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Pop culture obsessives writing for the pop culture obsessed.

New Girl: “Quick Hardening Caulk”

Illustration for article titled New Girl: “Quick Hardening Caulk”
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The last five minutes of New Girl are my new favorite TV show.

I shouldn’t be surprised by this: The show has handled its resolutions and tags with aplomb since last spring, and this second season has been all about training the viewer to anticipate something important—or at least something effective—in the final act of every episode. This isn’t a post-“Cooler” trend; “Tinfinity” had that excellent capper in the hot-air balloon basket, but there was precedence for such episode-ending excellence in the mush-mouthed “O Come All Ye Faithful” from “Santa” as well. And it’s this space that the show has used to push Nick and Jess closer and closer, even in the instances where they didn’t kiss.

It could become predictable, but the escalation in “Quick Hardening Caulk”’s final scene demonstrate that New Girl still has some surprises up its sleeve. It’ll be hard to top in terms of chaos, at least: A screwball shouting match turns into a rage-makeout that ultimately destroys Schmidt’s new—but empty—fish tank. Several exchanged barbs later, Nick and Jess storm off to their respective bedrooms, only to return to the hallway nanoseconds later to smash their injured faces together. It’s Moonlighting-esque, Sam-Malone’s-office-type stuff, but it’s so, so satisfying. If more contemporary shows were utilizing slammed doors as punchlines, I might change my tune. As it stands, I look forward to these types of moments more than anything else on the current television schedule.

A good ending like that can elide over a few flaws in an episode’s construction, too. It’s been nearly two months since “Cooler” aired, and while the episodes that followed made hay of Nick and Jess’ big kiss, “Quick Hardening Caulk” is the true sequel to that episode. Tonight’s episode finds Jess fully committed to returning Nick’s affections, but in order to do so, the script has to dispense with some clunky exposition and introduce a disposable obstacle to a second kiss: guest star Odette Annable. With Annable’s Shane positioned as the bar’s new manager, there’s an additional layer of risk to Jess reciprocating Nick’s feelings—if Nick dumps his boss for his roommate, what does that mean to the job he’s so suddenly passionate about?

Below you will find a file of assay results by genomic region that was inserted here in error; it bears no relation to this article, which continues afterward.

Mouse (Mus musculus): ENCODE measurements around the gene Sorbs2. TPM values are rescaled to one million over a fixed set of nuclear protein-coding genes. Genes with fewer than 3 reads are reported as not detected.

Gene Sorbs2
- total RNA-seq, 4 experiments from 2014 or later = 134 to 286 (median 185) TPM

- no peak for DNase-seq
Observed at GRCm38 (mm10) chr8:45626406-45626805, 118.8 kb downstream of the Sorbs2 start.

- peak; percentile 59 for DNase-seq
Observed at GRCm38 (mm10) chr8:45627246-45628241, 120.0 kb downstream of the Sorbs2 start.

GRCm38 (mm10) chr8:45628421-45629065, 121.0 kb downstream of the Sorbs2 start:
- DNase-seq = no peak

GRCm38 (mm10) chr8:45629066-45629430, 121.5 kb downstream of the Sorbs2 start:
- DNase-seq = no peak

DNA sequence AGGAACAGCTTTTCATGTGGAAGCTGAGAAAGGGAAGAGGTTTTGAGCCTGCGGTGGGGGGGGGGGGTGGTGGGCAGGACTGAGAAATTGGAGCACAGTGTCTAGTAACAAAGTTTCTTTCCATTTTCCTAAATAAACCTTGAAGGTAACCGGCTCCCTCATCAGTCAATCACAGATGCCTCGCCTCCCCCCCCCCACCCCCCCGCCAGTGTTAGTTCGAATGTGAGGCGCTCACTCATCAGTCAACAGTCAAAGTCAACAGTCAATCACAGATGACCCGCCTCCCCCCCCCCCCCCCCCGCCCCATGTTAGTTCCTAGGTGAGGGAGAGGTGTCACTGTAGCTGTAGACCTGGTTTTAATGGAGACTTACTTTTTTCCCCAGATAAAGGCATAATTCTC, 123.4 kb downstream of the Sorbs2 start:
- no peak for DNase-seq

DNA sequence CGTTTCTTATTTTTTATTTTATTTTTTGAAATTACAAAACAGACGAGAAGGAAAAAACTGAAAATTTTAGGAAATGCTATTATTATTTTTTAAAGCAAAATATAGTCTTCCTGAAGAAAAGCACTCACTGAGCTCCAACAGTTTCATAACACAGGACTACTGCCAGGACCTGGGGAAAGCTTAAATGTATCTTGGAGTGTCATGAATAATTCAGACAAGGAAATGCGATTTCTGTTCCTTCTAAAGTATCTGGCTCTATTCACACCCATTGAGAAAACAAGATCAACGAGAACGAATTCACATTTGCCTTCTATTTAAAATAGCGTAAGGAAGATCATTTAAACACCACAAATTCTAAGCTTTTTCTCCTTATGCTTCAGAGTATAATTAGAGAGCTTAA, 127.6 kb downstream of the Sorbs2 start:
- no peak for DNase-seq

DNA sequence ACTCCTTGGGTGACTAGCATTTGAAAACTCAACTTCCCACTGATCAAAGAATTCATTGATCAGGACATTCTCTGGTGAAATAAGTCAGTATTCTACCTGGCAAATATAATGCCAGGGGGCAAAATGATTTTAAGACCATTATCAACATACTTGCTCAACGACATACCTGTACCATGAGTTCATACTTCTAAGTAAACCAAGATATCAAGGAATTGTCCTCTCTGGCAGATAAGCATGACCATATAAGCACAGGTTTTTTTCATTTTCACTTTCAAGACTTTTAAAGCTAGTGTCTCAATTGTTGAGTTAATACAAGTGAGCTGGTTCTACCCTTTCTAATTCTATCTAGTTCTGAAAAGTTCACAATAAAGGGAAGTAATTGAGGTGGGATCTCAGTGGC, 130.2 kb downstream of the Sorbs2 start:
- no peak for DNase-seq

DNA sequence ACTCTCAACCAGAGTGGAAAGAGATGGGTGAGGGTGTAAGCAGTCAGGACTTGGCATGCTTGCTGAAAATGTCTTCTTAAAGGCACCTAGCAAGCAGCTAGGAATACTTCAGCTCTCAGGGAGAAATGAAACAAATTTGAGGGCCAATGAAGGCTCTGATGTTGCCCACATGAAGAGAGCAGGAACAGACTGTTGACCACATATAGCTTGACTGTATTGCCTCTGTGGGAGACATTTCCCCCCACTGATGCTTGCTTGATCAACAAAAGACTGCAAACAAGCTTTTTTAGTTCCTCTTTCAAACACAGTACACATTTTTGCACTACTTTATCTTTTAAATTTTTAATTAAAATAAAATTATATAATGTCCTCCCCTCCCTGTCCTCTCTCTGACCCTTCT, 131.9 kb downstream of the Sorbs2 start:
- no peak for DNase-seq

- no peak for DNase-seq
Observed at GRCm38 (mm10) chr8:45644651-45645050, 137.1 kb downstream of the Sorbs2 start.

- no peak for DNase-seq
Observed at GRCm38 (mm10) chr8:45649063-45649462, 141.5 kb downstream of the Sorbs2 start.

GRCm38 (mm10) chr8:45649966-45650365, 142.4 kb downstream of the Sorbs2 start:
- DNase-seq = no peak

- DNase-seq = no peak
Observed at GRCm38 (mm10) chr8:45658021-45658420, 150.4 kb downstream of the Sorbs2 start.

In spite of this, Shane is an object in the show’s rearview mirror before she even delivers a line. Besides, isn’t there risk enough in Jess’ sudden-onset googly eyes being prompted by Nick’s newfound drive? Because knowing Nick, that could all dissipate if, say, Guys’ Night nacho profits take a nosedive. This is where the groundwork that’s been laid prior to “Quick Hardening Caulk” comes to the episodes’s aid, because we know ambition and success aren’t the only things Jess is seeking in a boyfriend. If that were the case, she’d still be with Fancy Man.

Jess’ interest in and connection to Nick goes deeper than that, thanks to all of the second season’s pre-kiss scenes where they lend an ear (or a shoulder to cry on) to one another. It’s in those scenes where the characters stopped looking like such a bad fit for one another, the fuel feeding the fire of Nick’s early-season-two kookiness. (I like David Sims’ take on that development: Nick was driving himself batty because he couldn’t own up to his feelings for Jess.) It’s Jess’ turn to be driven crazy by inexplicable emotions this week, and while that threatens to turn her back into her old, run-away-from-conflict self, that’s all patched up by the episode’s explosive finale. Having Jess divulge her true feelings while flying high over the rainbow on pain meds (“Read all about, I’m Judy Garland!”) is a something of a cop-out, but it puts her on equal footing with Nick, who let his guard down when he was inebriated, too. In further proof that it’s not how you play the game but how you win it, that scene concludes with the episode’s second slapstick injury—without which Schmidt’s fish tank would still have four intact sides.